4th May 2009
Parliamentary Secretary for Climate Change
Dear Greg Combet,
It is probably naïve of me to write to you and think you will have the time to read this. But here goes. Your recent comments on the Greens disturbed me.
You will be understandably concerned that the Greens and the Coalition will block the emissions trading scheme. Scathing comments on the Greens will not likely change that scenario. I doubt that they will lose the 11% of the electorate that votes for the Greens by holding out for something more meaningful than what you are offering. Irrelevant in the sense of not having an influence on ALP policy, certainly.
Both the right wing of your own party (Costa et al) and the coalition prefer a tax set at minimal levels (a token tax) to satisfy the electorate and no real emissions cuts without an international agreement. The Greens and environmentalists accept at least part of this argument in so far as they think a tax is more workable than the cap and trade system, but of course they want more than a token tax.
If the Greens hold out on the cap and trade proposals, an effective compromise for the ALP might be to go for a minimal tax combined with very major public works and targets to move to a carbon free economy – a very fast train to Melbourne, funding for solar research, grid restructuring to take wind power, government investment and partnership with energy companies to create a targeted amount of renewable energy in energy mix, rebates to householders and so on. The package would have to be quite large to get the Greens on board. It would be hard for the coalition to block this as many of their business supporters would find it a windfall.
You are mistaken to characterize the Greens 40% target as economic lunacy. Certainly, if it was achieved by cap and trade it would have the effects you specify. But that is not what environmentalists are talking about. We want the economy put on a wartime emergency footing with nationalization, government takeovers and intervention, regulation, war bonds and the like to move the economy ASAP into a setting more likely to stave off climate disaster. This is a very feasible economic policy. The standard of living in consumer goods would have to drop as investment was directed into replacing energy and transport infrastructure. But at the end of the day there would be no job loss and even the GNP would probably go up. Major capitalist countries of the world did this in WW2 and we all know that it worked.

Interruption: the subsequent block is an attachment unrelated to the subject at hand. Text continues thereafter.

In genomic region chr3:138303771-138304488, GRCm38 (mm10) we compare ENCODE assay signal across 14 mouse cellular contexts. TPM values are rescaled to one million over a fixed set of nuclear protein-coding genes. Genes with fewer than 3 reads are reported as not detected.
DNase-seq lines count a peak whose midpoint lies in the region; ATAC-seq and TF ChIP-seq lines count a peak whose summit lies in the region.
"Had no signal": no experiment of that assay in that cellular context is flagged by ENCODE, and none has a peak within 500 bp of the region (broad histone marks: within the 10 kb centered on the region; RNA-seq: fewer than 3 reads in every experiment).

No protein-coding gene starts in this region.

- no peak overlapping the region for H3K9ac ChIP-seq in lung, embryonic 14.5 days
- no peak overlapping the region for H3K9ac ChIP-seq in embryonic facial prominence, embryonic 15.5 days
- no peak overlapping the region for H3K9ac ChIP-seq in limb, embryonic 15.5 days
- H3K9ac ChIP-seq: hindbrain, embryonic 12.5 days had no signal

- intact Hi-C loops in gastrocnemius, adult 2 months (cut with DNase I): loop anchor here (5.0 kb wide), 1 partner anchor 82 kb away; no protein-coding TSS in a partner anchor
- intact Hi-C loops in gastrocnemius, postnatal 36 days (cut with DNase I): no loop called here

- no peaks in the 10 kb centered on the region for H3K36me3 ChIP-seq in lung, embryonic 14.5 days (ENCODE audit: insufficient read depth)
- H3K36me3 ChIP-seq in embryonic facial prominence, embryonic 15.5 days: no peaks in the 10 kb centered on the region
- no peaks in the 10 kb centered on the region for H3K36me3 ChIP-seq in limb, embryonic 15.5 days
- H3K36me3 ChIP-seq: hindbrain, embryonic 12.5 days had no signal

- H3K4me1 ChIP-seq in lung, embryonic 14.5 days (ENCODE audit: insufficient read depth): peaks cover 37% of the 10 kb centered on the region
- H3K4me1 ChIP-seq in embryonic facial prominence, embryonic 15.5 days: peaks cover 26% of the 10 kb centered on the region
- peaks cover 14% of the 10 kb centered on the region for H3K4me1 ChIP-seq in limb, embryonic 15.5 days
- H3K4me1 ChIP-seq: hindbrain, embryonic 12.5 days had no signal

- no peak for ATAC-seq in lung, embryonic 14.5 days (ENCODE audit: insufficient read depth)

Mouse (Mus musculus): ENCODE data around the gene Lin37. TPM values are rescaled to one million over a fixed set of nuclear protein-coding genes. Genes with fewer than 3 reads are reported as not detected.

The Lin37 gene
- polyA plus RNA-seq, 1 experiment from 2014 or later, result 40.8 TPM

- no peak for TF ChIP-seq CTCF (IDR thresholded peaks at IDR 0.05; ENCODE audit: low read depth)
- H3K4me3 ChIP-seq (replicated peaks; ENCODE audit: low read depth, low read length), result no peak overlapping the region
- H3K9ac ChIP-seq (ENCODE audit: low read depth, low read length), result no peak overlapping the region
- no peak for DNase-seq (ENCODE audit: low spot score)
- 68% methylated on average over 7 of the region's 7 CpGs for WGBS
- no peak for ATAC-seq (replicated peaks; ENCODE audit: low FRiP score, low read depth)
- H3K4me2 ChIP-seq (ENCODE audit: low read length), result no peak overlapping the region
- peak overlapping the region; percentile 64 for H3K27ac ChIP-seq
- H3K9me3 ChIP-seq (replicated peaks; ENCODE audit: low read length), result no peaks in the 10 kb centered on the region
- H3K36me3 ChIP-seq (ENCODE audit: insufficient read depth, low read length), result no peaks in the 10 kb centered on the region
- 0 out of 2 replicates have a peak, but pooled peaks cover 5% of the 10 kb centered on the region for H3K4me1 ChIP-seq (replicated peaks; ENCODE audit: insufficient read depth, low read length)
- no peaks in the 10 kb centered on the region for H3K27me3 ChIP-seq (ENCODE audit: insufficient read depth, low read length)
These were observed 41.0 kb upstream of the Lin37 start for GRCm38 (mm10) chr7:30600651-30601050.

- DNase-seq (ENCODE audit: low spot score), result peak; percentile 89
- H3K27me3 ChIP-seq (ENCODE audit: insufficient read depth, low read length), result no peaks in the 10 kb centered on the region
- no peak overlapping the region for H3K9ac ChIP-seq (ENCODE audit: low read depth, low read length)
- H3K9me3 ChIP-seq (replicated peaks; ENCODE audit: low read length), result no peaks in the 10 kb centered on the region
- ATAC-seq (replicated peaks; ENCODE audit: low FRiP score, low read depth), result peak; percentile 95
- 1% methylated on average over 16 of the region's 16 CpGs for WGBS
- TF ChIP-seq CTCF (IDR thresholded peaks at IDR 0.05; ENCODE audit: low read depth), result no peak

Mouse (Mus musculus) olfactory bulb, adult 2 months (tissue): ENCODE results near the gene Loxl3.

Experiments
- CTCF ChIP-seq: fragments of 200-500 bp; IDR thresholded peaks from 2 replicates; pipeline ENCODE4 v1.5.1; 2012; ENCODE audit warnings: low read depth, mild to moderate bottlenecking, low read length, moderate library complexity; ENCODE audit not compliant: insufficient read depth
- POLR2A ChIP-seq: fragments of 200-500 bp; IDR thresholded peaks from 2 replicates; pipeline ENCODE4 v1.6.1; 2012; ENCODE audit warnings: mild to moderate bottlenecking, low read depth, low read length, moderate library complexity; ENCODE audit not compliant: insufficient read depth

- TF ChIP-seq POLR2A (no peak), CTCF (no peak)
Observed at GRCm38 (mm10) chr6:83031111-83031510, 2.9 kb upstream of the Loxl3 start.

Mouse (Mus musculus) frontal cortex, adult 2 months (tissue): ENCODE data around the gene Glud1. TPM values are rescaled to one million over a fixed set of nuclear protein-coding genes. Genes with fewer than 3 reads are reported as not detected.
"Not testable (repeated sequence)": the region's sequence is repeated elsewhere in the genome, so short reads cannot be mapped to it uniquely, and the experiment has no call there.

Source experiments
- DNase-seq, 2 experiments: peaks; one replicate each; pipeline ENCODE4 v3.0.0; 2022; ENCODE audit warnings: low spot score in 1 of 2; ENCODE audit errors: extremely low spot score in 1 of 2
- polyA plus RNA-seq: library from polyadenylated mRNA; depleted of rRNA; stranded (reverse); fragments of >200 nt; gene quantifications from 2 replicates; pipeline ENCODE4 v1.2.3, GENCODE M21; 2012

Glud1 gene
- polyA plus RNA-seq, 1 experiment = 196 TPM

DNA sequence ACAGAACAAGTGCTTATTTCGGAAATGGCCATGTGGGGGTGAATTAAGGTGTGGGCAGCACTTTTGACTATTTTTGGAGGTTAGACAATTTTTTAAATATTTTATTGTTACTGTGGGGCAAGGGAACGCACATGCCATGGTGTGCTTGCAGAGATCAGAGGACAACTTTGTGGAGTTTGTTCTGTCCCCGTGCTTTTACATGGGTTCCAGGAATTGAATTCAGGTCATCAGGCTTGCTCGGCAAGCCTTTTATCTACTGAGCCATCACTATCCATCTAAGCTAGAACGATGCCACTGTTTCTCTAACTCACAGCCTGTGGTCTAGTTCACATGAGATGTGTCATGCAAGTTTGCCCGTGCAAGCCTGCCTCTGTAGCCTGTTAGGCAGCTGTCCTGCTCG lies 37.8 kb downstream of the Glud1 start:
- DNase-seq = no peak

Of course such a policy implies either that we are prepared to go it alone and lead the pack or that there is a world agreement. I find the moral argument that I have heard from Sartor and the business community on this very odd. If we just do it ourselves it will make no difference (except to bugger up our economy). So we should wait till there is a world agreement. It is like a group of villagers stoning a woman to death for adultery. The journalist approaches and interviews a villager on the edge of the crowd (rock in hand). He agrees that it is an appalling thing to be doing but points out that if he stops throwing rocks she will still die. Durggh. And think of the ostracism if he abstains!
The ALP policy on warming has two flaws.
If we go along with the most minimal IPCC strategy and aim for 60% global reduction by 2050, it might seem that we would be on track with a 15% reduction by 2020.
However the fact is that the developing world is never going to cut their emissions by 60% from their 1990 levels to achieve this target, while the rich countries do the same. So the real target for the developed countries must be a lot closer to 90%. And the interim target would have to be exactly what the Greens recommend – 40% by 2020. You must all know this.
The second flaw is that the IPCC ruled out long term feedback mechanisms in drafting their reports – though they and every one else knows they are central and make up what people talk about as tipping points. The best guide to the ultimate effect of these factors is the palaeo climate data – which tracks sea levels, temperatures and extinctions given particular CO2 scenarios in the earth’s remote past. What these basically show is that at anything over about 350 ppm (already exceeded) we are likely to get about 80 metres of sea level rise and a climate in which the only habitable regions of the globe are south of Melbourne and north of London. What Lovelock talks about is a “bottleneck” in which 8 billion of the 9 billion population in the middle of the century die by the end of the century. This is current majority science on these topics. Recent results on ice sheets and permafrost suggest we are already well and truly tracking to these tipping points. It is why the Greens’ policy settings are hardly drastic enough.
As you would be aware, these events will take place during our grandchildren’s lives.
I have a strong feeling that the ALP party reps on these topics have only read the IPCC stuff and even that in a digested form. You would be unlikely to make the comments you did if you had actually done a bit of reading on this topic.
Spratt and Sutton – Climate Code Red
Gwyn Dyer – Climate Wars
Mark Lynas – Six Degrees
These are all very readable. For a more nuts and bolts introduction you could try:
Mark Maslin – Global Warming – A Very Short Guide
Dr Terry Leahy
School of Humanities and Social Sciences
University of Newcastle